This year we were in the corral staging area. Due to increased security we had to check for bibs or credentials of everyone passing through. I cannot even begin to imagine how many times I said the word "BIBS" or the phrase,"Keep your bibs visible at all times." My vocal cords are sore today. My eyes were constantly scanning the crowds. I was working alongside law enforcement and they would shout out to me if they hadn't seen someones bib and I'd chase them down and ask them to please show me. I know it must have been annoying to the runners but most everyone was a good sport. 

    I can't count how many people said,"Thank you for volunteering." I probably high fived a thousand people yesterday. A few people randomly hugged me and said,"Thank you." It was incredible. I was able to see a few of you there too! My friend Sara and I embraced and I basically lifted the tiny thing off the ground. Moments later my friend Ali appeared in my path and we hugged also. It was great to see a hometown girl ready to rock the race. My friend Bill yelled out to me and we high fived. (He live tweeted and here's a story on it.) A few of you yelled out "Carpe Diem Crystal" and hugged me. I cannot begin to explain what that meant to me. 

    The women in uniform that worked near me were absolutely AMAZING!! It was freakin' awesome to have them near me, standing courageous and strong. They made me feel safe and they were both hilarious. They stuck to protocol and didn't mess around. The house we were in front of was incredible. They talked to us and offered us water and such. One of the residents spoke of how the marathon has evolved over the years. She couldn't believe how much law enforcement was present and the security measures that were in place. I couldn't help but smile as I thought about all the different areas we were from and how we were all brought together by the race. It's the spirit of running and its the spirit of the marathon.

I was often teary eyed as I would read the athletes shirts.
 "I've come back to finish"
"Canada Stands with Boston"-with maple leaves everywhere
"Japan Runs For Boston" -also written in Japanese on the shirt
"Detroit is Boston Strong"

"I've waited a year to cross the finish"
"This is our city. Boston Strong."

"I love the NY Yankees but I am Boston Strong."
"I won't back down."

    Since we'll be moving to Alaska in about 6 weeks, I won't be able to volunteer at the Boston Marathon for awhile. I will cherish all these memories though. I will continue to be inspired by those that run it and those of us that hope to someday qualify. Thank you Boston for helping to mold me into a runner and a better person. I have been at the start line and I have been to the finish line, someday I will run all the miles in between. My body may move to Alaska but my heart will always be in Boston. Thanks for everything.

Thursday, April 17, 2014

Marathon Training Update

Hi friends!

As you may or may not know I am about 2.5 weeks out from marathon #3. I am thrilled to be running the River Towns Marathon with Team CJ. I absolutely cannot believe how rapidly this race is approaching. I am a bit overwhelmed but insanely excited to see my friends (and meet new ones) in Pennsylvania.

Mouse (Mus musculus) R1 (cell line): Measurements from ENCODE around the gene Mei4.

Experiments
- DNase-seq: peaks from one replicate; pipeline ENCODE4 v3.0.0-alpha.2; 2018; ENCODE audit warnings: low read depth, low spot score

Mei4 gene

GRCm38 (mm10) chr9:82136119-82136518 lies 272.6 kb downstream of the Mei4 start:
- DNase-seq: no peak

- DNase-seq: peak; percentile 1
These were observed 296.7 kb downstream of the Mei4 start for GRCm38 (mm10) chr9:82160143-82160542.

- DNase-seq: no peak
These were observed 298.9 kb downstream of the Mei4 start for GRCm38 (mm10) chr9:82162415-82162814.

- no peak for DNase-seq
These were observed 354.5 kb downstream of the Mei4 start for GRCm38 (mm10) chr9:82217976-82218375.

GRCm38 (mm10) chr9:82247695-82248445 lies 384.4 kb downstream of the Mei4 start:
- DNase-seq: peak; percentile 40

Training has been rough to say the least. Our winter here was so harsh that I found myself running on a treadmill more than I care to admit. I pushed through though and logged mile after mile. Things were going as well as could be expected. Then about 3.5 weeks ago my right shin started screaming at me. I ended up taking a week completely off from running. Thankfully, I was able to bike without pain and logged some serious mileage. The second week I slowly started adding some running back in. I felt like I was walking a fine line. I didn't want to overdo it but mentally needed to be back to running mileage. It's been a process. It hasn't been helped by the fact that my left shin began acting up some once I returned to running. Yep, fun times.

I'm nowhere near where I would like to be for race day. I really wanted to kick butt at this marathon but I'm trying to keep my expectations realistic. I've had a lot of setbacks and I don't feel close to top form. If my legs continue to allow me to run than I think it will mentally help me. I am just fearful of the (running) fitness I lost by biking instead of running.

Last week I logged 44 miles of running and 36 miles of biking. This included a 16 mile run that I really didn't think was possible beforehand. I was seriously in tears the morning of. Running is hard. Somehow though, after a few prayers, I started running and continued running for 16 miles. Was it my best performance? No. Did it feel more difficult than my previous long run? Yes. I was thrilled when I saw that I kept a 9:12 pace though. I was just running an easy, manageable pace. So that inspired a little hope in my soul.

As I've mentioned on other social media outlets, I'm just mentally and emotionally all out of sorts. In 6ish weeks I'm heading westward for Alaska. I'm struggling with the thought of leaving my family of friends on the east coast and being further from our families in Missouri. Military life is hard.  The stress of moving has been quite burdensome. I have felt completely drained almost every day for weeks. Hence the lack of blog posts.Whereas I usually dread taper madness, I fully welcome it this time. I have so many things I have postponed doing because of lack of time and energy. So if anyone wants to come help me sort through stuff...let me know.